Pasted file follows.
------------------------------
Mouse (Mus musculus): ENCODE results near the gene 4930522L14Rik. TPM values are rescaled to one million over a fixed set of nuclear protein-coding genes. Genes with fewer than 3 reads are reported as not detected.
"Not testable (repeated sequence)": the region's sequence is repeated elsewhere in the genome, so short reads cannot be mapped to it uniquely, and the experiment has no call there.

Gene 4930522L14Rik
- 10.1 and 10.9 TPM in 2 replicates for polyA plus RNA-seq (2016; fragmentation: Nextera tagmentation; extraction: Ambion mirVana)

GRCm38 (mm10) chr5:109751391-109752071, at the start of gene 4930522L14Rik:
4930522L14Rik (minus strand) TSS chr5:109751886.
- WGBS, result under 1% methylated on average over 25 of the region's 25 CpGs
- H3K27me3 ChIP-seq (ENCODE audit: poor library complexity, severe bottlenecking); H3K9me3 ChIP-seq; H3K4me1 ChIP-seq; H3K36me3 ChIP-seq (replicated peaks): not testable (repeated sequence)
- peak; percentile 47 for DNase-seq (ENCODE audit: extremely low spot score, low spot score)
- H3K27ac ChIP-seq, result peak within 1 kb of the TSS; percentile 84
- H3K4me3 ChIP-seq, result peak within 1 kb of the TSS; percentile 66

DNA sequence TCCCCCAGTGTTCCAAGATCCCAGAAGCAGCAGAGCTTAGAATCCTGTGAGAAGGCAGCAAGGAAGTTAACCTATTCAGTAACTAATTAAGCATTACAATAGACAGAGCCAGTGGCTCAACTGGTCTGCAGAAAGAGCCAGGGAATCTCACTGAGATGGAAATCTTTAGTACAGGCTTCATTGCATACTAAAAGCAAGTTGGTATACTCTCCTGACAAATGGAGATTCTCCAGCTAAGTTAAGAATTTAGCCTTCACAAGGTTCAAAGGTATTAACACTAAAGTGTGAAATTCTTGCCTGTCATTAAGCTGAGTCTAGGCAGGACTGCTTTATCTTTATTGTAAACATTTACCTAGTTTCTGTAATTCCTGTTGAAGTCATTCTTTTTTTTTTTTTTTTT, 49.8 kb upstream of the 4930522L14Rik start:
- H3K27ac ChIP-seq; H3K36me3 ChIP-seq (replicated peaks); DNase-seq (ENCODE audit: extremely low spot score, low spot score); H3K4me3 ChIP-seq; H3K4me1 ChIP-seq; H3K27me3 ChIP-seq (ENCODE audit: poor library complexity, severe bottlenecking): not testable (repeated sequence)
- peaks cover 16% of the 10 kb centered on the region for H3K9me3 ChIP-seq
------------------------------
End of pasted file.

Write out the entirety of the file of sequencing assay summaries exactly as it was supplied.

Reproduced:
Mouse (Mus musculus): ENCODE results near the gene 4930522L14Rik. TPM values are rescaled to one million over a fixed set of nuclear protein-coding genes. Genes with fewer than 3 reads are reported as not detected.
"Not testable (repeated sequence)": the region's sequence is repeated elsewhere in the genome, so short reads cannot be mapped to it uniquely, and the experiment has no call there.

Gene 4930522L14Rik
- 10.1 and 10.9 TPM in 2 replicates for polyA plus RNA-seq (2016; fragmentation: Nextera tagmentation; extraction: Ambion mirVana)

GRCm38 (mm10) chr5:109751391-109752071, at the start of gene 4930522L14Rik:
4930522L14Rik (minus strand) TSS chr5:109751886.
- WGBS, result under 1% methylated on average over 25 of the region's 25 CpGs
- H3K27me3 ChIP-seq (ENCODE audit: poor library complexity, severe bottlenecking); H3K9me3 ChIP-seq; H3K4me1 ChIP-seq; H3K36me3 ChIP-seq (replicated peaks): not testable (repeated sequence)
- peak; percentile 47 for DNase-seq (ENCODE audit: extremely low spot score, low spot score)
- H3K27ac ChIP-seq, result peak within 1 kb of the TSS; percentile 84
- H3K4me3 ChIP-seq, result peak within 1 kb of the TSS; percentile 66

DNA sequence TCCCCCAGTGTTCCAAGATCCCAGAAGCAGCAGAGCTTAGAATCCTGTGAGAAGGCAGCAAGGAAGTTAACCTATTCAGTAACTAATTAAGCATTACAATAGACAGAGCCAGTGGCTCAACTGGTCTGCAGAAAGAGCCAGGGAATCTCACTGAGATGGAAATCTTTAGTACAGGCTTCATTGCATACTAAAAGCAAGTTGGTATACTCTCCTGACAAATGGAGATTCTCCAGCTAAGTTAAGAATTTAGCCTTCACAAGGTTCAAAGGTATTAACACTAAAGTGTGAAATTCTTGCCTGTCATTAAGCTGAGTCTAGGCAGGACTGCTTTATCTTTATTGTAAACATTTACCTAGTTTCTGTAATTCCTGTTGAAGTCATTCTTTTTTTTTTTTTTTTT, 49.8 kb upstream of the 4930522L14Rik start:
- H3K27ac ChIP-seq; H3K36me3 ChIP-seq (replicated peaks); DNase-seq (ENCODE audit: extremely low spot score, low spot score); H3K4me3 ChIP-seq; H3K4me1 ChIP-seq; H3K27me3 ChIP-seq (ENCODE audit: poor library complexity, severe bottlenecking): not testable (repeated sequence)
- peaks cover 16% of the 10 kb centered on the region for H3K9me3 ChIP-seq